More gushing adjectives have been thrown at Yosemite National Park (Web: www.nps.gov/yose ) than at any other part of California. However excessive the hyperbole may seem, the instant you turn the corner that reveals Yosemite Valley, you realize it's actually an understatement – this is one of the world's most dramatic geological spectacles. Just seven miles long and never more than one mile across, it is walled by near-vertical three-thousand-foot cliffs, streaked by tumbling waterfalls and topped by domes and pinnacles that form a jagged silhouette against the sky. At ground level, grassy meadows are framed by oak, cedar, and fir trees; deer, coyotes, and even black bears are often seen. Tourists are even commoner, but the park is big enough to absorb the crowds: you can visit at any time of year, even in winter when the waterfalls ice up and the trails are blocked by snow, and, excepting summer, the valley itself is rarely overcrowded.
Yosemite Valley was made by glaciers gouging through the canyon of the Merced River: the ice scraped away the softer granite leaving soaring cliffs. The lake that formed when the glaciers melted eventually silted up to create the present valley floor. Native Americans lived here in comparative peace until 1851, when the Gold Rush settlers of the Mariposa Battalion trailed the Native Americans into the foothills and beyond, becoming the first whites to set foot in Yosemite Valley. The native community was soon forced out to make way for farmers, foresters, and tourists. Thanks to the campaigning work of naturalist John Muir, in 1864 Yosemite Valley and Mariposa Grove were set aside as America's first protected wilderness. A Scottish immigrant who traveled the entire area on foot, Muir spearheaded the conservation movement that led to the founding of the Sierra Club, with the express aim of preserving Yosemite. In 1913, the construction of a dam in the Hetch Hetchy Valley just north, to provide water for San Francisco, was a setback; but the publicity actually aided the formation of the present National Park Service in 1916, which promised – and has since provided – greater protection. Park entry costs $20 per vehicle, $10 per pedestrian or cyclist, and is valid for seven days. Bus passengers get in free.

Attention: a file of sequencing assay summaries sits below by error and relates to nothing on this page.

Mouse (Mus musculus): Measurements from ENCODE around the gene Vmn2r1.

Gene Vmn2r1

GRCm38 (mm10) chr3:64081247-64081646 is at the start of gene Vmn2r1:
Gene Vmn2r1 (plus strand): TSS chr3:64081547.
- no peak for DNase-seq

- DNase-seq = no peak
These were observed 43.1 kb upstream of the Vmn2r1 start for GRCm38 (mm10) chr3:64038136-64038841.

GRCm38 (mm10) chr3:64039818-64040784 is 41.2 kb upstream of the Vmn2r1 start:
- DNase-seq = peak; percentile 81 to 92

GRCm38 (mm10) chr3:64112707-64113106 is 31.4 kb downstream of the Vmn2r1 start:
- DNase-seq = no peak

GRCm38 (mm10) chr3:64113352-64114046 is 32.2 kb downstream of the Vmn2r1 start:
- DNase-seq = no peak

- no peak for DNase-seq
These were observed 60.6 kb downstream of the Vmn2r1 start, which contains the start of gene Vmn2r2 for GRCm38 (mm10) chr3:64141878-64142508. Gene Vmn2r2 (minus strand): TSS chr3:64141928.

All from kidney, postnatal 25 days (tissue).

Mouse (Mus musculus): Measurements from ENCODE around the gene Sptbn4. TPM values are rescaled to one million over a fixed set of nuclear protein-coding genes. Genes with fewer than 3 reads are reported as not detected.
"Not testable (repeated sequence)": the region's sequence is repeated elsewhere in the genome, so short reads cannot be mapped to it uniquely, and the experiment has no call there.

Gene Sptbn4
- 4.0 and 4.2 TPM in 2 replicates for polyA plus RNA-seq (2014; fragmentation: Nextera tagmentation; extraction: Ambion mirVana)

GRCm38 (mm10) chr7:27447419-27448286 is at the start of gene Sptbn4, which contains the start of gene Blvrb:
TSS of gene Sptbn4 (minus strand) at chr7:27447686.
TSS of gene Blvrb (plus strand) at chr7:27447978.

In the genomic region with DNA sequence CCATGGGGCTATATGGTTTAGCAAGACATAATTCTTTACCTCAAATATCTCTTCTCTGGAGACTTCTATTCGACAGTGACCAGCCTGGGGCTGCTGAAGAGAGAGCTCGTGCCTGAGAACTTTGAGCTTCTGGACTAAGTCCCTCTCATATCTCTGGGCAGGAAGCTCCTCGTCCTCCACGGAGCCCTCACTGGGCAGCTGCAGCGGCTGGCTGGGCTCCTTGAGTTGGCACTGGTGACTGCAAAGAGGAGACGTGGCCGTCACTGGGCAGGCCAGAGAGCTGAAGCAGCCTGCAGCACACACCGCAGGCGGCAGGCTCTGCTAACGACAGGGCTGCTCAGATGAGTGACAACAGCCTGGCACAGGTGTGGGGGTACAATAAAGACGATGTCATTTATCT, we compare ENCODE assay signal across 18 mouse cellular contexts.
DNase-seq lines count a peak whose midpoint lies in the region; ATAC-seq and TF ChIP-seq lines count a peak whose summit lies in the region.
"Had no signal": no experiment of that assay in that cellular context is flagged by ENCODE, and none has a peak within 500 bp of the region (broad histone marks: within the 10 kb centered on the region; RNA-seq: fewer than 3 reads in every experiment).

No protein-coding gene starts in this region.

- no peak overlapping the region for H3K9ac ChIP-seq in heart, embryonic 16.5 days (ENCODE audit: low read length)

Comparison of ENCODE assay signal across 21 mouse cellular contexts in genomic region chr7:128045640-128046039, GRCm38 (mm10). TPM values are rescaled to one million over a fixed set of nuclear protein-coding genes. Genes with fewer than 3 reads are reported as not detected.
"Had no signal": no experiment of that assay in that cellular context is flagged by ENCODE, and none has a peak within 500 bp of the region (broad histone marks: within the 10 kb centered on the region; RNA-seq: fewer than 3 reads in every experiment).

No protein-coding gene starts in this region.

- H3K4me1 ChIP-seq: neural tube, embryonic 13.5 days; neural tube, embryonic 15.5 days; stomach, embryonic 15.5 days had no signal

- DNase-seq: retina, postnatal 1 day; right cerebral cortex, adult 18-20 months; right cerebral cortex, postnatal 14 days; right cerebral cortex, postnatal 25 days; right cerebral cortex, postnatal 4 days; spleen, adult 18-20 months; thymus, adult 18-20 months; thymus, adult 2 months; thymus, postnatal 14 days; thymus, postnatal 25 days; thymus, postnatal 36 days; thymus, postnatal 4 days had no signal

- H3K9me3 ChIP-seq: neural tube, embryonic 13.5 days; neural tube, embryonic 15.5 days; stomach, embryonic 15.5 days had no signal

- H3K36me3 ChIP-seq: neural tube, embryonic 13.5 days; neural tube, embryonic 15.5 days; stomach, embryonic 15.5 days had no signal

Encompassing almost 750,000 acres and 1,169 square miles, the majority of Yosemite National Park is designated as wilderness area. Yet most visitors will find themselves in three relatively developed areas of the park: Yosemite Valley, Southern Yosemite, and Northern Yosemite.
Yosemite Valley and Yosemite Village
The true center of the park is Yosemite Valley. This is where busloads of visitors gawk at the world-famous views of the massive granite monoliths carved from the Valley's walls. The Valley is also home to Yosemite Village, where the bulk of Yosemite's services and facilities are found.